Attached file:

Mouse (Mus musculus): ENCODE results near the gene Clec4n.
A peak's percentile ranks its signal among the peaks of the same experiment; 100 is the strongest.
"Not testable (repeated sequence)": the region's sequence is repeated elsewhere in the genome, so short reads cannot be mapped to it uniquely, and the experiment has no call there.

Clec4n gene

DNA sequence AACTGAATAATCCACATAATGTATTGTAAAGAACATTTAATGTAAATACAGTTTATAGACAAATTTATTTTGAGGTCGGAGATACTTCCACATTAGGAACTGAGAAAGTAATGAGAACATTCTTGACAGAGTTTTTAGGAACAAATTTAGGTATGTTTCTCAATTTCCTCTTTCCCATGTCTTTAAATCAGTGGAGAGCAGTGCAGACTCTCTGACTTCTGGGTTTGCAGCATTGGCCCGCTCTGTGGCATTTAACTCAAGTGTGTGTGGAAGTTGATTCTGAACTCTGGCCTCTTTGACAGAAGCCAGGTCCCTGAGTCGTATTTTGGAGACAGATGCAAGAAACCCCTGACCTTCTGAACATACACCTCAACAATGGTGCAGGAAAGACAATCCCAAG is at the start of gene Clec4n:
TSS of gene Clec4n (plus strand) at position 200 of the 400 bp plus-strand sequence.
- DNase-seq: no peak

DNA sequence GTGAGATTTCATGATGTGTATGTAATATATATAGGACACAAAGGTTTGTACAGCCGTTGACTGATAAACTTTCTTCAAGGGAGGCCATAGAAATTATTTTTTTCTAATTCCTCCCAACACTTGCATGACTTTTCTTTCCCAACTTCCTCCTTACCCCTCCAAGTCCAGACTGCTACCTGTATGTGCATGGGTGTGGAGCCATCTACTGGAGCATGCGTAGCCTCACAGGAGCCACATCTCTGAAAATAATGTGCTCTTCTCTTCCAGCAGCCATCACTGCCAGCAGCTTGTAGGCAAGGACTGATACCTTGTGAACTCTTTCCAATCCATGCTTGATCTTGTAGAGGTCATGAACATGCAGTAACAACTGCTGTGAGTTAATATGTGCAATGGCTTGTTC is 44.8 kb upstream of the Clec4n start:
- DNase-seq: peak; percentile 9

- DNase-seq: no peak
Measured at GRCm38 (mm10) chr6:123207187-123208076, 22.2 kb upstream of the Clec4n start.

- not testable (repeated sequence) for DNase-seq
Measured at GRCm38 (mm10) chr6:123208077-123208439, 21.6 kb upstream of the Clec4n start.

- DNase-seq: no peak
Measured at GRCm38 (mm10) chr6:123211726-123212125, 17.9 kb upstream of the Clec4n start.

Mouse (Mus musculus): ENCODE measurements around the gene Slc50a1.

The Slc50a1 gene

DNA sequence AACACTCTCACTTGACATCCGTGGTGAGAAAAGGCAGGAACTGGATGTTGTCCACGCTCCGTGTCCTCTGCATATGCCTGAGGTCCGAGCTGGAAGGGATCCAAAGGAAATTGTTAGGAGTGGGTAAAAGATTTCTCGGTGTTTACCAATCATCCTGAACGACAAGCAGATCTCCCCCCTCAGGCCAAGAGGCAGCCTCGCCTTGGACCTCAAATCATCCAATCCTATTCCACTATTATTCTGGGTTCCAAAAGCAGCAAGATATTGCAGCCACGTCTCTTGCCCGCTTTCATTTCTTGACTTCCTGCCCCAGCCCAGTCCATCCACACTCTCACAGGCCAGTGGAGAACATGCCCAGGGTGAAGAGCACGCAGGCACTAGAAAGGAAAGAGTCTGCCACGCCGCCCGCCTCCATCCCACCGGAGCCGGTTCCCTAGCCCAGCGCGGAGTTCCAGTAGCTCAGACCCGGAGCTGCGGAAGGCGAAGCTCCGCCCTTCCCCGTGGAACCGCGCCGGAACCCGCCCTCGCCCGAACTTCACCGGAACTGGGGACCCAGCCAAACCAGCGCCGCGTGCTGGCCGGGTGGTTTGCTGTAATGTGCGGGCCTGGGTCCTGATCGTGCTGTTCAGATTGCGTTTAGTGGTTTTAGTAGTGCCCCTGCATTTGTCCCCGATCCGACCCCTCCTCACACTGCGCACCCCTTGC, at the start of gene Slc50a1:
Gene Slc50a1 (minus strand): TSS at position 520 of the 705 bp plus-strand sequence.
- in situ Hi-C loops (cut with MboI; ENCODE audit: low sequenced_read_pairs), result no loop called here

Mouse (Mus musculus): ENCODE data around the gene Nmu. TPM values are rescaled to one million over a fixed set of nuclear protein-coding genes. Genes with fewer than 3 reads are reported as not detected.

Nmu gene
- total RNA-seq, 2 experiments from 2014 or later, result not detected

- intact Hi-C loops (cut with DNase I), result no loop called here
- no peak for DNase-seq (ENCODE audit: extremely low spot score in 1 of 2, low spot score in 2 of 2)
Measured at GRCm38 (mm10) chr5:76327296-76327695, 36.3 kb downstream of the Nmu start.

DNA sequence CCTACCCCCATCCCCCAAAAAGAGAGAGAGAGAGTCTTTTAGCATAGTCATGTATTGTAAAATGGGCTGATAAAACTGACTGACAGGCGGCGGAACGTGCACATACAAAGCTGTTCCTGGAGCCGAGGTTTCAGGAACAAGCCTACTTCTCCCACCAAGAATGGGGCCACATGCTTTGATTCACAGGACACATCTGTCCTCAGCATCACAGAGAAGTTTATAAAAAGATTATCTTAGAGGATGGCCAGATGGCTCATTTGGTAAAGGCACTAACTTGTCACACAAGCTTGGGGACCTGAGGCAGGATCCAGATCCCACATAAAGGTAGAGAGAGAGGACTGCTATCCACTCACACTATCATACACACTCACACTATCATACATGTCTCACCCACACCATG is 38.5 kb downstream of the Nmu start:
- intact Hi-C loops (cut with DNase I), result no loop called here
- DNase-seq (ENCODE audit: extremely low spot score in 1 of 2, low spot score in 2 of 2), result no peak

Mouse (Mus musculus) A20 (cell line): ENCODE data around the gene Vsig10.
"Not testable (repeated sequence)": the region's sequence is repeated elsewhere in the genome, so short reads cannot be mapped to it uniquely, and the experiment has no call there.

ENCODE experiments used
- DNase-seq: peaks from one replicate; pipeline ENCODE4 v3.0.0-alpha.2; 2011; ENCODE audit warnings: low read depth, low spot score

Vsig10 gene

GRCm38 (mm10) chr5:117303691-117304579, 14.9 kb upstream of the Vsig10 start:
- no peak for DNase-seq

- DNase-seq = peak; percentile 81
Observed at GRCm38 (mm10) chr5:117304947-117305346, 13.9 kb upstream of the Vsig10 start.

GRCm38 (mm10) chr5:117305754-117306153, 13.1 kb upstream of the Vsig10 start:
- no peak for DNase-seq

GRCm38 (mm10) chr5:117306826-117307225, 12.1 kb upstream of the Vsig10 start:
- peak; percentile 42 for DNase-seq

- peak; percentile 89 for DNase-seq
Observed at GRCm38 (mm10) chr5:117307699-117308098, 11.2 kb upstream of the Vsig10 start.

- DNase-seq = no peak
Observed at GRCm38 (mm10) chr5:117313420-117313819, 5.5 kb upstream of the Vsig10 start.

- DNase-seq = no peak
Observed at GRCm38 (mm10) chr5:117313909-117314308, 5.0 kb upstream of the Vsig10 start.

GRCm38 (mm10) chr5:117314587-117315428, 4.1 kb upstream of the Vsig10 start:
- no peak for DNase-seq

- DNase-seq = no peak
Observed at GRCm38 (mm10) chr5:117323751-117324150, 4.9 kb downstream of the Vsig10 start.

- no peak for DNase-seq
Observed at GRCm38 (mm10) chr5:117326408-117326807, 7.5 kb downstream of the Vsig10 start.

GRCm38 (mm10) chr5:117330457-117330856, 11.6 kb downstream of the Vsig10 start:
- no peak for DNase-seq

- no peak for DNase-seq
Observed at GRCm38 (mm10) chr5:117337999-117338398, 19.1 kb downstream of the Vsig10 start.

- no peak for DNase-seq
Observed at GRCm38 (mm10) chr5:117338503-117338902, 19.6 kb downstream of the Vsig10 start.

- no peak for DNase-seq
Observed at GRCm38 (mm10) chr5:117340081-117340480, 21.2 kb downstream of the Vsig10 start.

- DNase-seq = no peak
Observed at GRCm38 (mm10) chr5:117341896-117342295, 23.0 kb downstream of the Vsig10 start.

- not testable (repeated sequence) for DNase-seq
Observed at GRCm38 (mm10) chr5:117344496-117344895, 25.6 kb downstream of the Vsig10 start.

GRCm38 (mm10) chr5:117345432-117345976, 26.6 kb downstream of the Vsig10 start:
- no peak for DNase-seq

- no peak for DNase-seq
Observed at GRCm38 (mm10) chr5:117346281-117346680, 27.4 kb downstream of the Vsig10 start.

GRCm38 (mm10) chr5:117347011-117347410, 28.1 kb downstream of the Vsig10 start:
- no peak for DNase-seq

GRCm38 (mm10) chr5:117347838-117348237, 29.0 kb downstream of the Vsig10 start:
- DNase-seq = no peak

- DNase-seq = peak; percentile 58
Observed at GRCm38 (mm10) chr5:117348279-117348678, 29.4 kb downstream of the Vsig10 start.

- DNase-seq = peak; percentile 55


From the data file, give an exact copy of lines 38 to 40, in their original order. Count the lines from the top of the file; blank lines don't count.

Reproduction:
Observed at GRCm38 (mm10) chr5:117304947-117305346, 13.9 kb upstream of the Vsig10 start.

GRCm38 (mm10) chr5:117305754-117306153, 13.1 kb upstream of the Vsig10 start:
- no peak for DNase-seq